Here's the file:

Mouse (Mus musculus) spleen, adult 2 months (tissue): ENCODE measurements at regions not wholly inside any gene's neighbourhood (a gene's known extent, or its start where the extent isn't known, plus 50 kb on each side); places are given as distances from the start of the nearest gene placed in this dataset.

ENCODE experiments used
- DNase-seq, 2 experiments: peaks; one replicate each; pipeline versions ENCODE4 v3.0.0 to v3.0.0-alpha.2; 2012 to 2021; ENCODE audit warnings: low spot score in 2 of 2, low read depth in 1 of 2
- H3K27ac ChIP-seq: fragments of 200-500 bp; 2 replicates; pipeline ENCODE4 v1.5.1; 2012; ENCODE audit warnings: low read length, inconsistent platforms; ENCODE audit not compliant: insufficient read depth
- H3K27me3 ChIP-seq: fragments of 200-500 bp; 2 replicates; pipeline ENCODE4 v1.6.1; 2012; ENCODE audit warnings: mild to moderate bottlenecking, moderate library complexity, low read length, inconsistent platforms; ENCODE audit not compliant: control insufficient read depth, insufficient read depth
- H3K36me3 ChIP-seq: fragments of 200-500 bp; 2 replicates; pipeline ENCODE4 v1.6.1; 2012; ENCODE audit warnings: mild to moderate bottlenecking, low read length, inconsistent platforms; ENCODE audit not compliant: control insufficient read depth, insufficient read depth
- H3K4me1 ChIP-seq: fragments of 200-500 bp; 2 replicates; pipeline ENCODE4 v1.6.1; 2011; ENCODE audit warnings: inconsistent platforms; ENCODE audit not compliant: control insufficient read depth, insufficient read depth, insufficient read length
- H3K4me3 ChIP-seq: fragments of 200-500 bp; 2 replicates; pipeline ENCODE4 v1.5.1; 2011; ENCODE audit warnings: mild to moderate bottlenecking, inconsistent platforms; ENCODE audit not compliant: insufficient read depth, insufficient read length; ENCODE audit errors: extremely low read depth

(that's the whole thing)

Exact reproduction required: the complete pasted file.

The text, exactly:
Mouse (Mus musculus) spleen, adult 2 months (tissue): ENCODE measurements at regions not wholly inside any gene's neighbourhood (a gene's known extent, or its start where the extent isn't known, plus 50 kb on each side); places are given as distances from the start of the nearest gene placed in this dataset.

ENCODE experiments used
- DNase-seq, 2 experiments: peaks; one replicate each; pipeline versions ENCODE4 v3.0.0 to v3.0.0-alpha.2; 2012 to 2021; ENCODE audit warnings: low spot score in 2 of 2, low read depth in 1 of 2
- H3K27ac ChIP-seq: fragments of 200-500 bp; 2 replicates; pipeline ENCODE4 v1.5.1; 2012; ENCODE audit warnings: low read length, inconsistent platforms; ENCODE audit not compliant: insufficient read depth
- H3K27me3 ChIP-seq: fragments of 200-500 bp; 2 replicates; pipeline ENCODE4 v1.6.1; 2012; ENCODE audit warnings: mild to moderate bottlenecking, moderate library complexity, low read length, inconsistent platforms; ENCODE audit not compliant: control insufficient read depth, insufficient read depth
- H3K36me3 ChIP-seq: fragments of 200-500 bp; 2 replicates; pipeline ENCODE4 v1.6.1; 2012; ENCODE audit warnings: mild to moderate bottlenecking, low read length, inconsistent platforms; ENCODE audit not compliant: control insufficient read depth, insufficient read depth
- H3K4me1 ChIP-seq: fragments of 200-500 bp; 2 replicates; pipeline ENCODE4 v1.6.1; 2011; ENCODE audit warnings: inconsistent platforms; ENCODE audit not compliant: control insufficient read depth, insufficient read depth, insufficient read length
- H3K4me3 ChIP-seq: fragments of 200-500 bp; 2 replicates; pipeline ENCODE4 v1.5.1; 2011; ENCODE audit warnings: mild to moderate bottlenecking, inconsistent platforms; ENCODE audit not compliant: insufficient read depth, insufficient read length; ENCODE audit errors: extremely low read depth